McLaren even has a little room for Reformed Christians at the food court. “When I was growing up,” says McLaren, “there was anti-intellectualism rampant in Evangelical Christianity.  At that time it was mostly in the Reformed churches (Presbyterian, Christian Reformed, etc.) that one found much intellectual vigor and life of the mind” (187). However, this is where the complements end. The author takes apart the Calvinist “TULIP” petal-by-petal.  He says that if they want “to participate in a generous orthodoxy” (i.e., his own blend of properly balanced traditions), Reformed people will have to drop their “fondness for reductionism, epitomized by their love for the Latin word sola (only), seen in what are often called Reformation mottoes: sola Scriptura, sola fide,” and so forth (198).  

This book is so full of distortions, confusion and self-contradiction in his interpretation of history and theology that it can only be taken seriously by post-evangelicals looking for a reason to take their parents and pastors to court. Yet McLaren himself fends off any criticism that might be offered with a self-deprecating concession, namely, that: I myself will be considered by many to be completely unqualified to write such a book of theology, being neither a trained theologian nor even a legitimate pastor if legitimacy is defined by ordination qualifications in a bona fide denomination. Rather I am only a lowly English major who snuck into pastoral ministry accidentally through the back door of the English department and church planting, and whose graduate education consisted of learning how to read. In other words, I am a confessed amateur” (34). One doubts, however, that many evangelicals will actually be among those readers who will be put off by such a confession. Instead, American evangelicals will be likely to celebrate his competence precisely because he has not been “tainted” by formal seminary training. Yet the ironic, playful, eclectic, and whimsical style in which McLaren does theology without actually doing theology is as dangerous in pastoral practice as it is in the practice of medicine. While we are not meant to take ourselves seriously, the gospel is not a game. It's a matter of life and death. Children play games, but eventually come to learn that life calls for more serious reflection. In Ephesians 4, Paul reminds us that our ascended King has poured out on his church the gift of pastors and teachers so that we will not be “tossed to and fro with every wind of doctrine.”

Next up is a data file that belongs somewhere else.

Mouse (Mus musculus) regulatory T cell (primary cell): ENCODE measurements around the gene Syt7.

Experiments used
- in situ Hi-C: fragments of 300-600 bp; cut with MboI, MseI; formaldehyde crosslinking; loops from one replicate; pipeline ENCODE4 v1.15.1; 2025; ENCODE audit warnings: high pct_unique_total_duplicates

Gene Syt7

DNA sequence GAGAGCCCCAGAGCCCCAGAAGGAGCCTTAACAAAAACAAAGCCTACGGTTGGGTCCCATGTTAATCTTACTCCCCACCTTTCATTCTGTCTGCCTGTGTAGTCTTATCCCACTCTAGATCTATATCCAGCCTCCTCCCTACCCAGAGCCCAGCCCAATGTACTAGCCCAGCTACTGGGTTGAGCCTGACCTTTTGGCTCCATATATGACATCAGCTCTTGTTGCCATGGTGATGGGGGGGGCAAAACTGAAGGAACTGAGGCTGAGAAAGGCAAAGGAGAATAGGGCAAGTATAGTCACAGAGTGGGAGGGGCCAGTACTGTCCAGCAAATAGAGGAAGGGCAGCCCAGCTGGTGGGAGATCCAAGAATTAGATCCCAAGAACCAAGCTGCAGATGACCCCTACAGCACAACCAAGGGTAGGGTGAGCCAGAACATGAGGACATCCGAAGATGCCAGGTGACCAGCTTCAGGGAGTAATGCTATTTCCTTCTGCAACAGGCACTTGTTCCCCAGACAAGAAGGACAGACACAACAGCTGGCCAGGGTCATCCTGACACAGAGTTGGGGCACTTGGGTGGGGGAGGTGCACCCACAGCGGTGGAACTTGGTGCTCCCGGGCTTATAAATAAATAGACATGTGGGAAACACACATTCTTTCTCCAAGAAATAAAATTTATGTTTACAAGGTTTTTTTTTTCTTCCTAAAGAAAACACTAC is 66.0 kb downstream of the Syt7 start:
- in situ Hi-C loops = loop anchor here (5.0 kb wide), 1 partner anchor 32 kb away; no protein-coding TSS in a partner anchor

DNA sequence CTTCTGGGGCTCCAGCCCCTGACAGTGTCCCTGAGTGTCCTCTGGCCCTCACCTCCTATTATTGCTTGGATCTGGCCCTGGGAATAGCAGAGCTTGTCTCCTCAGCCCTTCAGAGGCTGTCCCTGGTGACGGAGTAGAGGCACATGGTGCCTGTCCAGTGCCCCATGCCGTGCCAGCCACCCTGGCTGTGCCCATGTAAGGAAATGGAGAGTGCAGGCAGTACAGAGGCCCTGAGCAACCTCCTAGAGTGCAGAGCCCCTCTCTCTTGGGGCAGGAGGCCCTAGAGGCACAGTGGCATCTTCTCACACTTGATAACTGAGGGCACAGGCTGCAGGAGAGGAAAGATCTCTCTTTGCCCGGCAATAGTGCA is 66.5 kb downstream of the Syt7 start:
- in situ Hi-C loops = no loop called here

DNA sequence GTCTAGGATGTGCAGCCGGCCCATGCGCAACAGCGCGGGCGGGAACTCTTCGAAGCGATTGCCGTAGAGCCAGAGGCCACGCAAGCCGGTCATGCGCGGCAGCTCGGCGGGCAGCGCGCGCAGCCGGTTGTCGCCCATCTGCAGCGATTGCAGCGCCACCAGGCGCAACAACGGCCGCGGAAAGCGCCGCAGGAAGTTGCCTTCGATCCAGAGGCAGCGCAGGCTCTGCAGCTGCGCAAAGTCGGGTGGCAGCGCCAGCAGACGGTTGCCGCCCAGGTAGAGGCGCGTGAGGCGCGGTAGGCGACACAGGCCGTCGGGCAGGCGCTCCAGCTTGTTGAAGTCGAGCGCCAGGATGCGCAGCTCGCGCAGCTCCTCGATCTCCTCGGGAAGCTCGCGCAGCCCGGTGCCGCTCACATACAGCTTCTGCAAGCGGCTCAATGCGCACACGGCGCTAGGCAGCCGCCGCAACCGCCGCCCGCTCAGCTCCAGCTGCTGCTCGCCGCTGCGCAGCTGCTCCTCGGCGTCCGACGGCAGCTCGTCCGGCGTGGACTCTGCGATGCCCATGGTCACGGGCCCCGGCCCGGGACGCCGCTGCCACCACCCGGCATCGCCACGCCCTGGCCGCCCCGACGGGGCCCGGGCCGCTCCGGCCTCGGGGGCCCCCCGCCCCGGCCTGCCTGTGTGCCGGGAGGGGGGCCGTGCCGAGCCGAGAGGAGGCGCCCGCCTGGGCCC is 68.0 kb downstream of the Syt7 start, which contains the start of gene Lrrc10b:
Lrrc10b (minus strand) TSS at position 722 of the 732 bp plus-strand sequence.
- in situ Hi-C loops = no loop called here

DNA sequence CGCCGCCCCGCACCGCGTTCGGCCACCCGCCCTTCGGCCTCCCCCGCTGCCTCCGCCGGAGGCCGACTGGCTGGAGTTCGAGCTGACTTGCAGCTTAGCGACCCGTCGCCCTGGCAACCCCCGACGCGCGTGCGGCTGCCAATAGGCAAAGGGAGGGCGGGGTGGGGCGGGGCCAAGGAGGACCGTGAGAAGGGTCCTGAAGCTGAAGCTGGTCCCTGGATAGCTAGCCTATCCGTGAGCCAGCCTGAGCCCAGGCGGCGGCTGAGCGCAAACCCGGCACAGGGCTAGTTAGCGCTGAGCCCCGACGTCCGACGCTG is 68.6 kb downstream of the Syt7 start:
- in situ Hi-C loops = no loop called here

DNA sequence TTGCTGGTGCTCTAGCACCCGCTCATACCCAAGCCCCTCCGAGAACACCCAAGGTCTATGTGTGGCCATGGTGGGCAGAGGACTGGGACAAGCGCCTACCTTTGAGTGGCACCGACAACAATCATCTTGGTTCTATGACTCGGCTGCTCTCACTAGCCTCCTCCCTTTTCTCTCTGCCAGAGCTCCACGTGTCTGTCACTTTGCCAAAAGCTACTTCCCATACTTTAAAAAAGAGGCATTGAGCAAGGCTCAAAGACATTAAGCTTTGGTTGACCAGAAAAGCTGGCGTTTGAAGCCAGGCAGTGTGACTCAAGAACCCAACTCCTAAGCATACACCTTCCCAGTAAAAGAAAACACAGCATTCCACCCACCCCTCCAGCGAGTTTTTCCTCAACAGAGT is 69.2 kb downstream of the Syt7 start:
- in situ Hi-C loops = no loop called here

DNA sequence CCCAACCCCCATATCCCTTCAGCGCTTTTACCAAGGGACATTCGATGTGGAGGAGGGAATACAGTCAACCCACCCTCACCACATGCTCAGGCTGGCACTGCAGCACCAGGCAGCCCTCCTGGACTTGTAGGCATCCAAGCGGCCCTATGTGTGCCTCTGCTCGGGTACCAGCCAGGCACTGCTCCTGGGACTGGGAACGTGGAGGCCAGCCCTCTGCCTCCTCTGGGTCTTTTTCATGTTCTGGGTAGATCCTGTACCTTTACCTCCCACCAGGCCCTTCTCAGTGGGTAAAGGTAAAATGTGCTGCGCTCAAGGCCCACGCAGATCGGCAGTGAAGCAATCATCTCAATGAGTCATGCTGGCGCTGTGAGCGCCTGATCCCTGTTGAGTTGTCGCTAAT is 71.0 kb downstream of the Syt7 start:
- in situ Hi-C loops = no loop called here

Through Jeremiah, Yahweh sternly rebukes the false shepherds and false prophets who dare to speak when they have not been sent and stubbornly declare their own word as God's.  In John 10, Jesus said that he was the Good Shepherd and that his sheep listen to him rather than following interlopers who come in through the back door. Paul reminds us that the gospel ministry is not a free-for-all. “How shall they preach unless they are sent?”, he asks in Romans 10. Furthermore, his epistles (especially to Timothy) are chock-full of instructions concerning the proper qualifications of those who are to be ordained by the laying on of hands.  

To be sure, the church's history (and present) is littered with examples of many who received an excellent education and were examined, approved, and ordained, who nevertheless led God's people astray. In fact, especially since the Enlightenment, university divinity schools and theological faculties have borne much of the responsibility for converting sons of evangelical families and churches into skeptics. Yet we do not abandon a formally educated ministry any more than we abandon doctors and hospitals in spite of run-ins with “quacks” and “hacks” in the medical profession. Rather, the Christian faithful, for their own health, must insist upon rigorous training in sound, confessional seminaries and examinations on the floor of classis and presbytery. The proper response to bad education is good education, not abandoning formal training altogether.

As you know, at seminaries like Westminster Seminary California, the choice between being a pastor and being a scholar is regarded as a false one. We are training pastor-scholars. Just as your doctor needs to be professionally trained as well as practically experienced, those who watch over your soul for Christ's sake need tools for lifelong ministry that they do not have simply by virtue of having a stirring personal testimony. They will one day give an account for their flock. The stakes are too high and Christ's promise too wonderful to settle for an unprepared ministry. My hope is that through their prayers and gifts churches will cherish the seminaries that serve them, support the men in seminary who will one day occupy their pulpits, and hold both accountable to the faith that must be clearly articulated and defended in each new generation.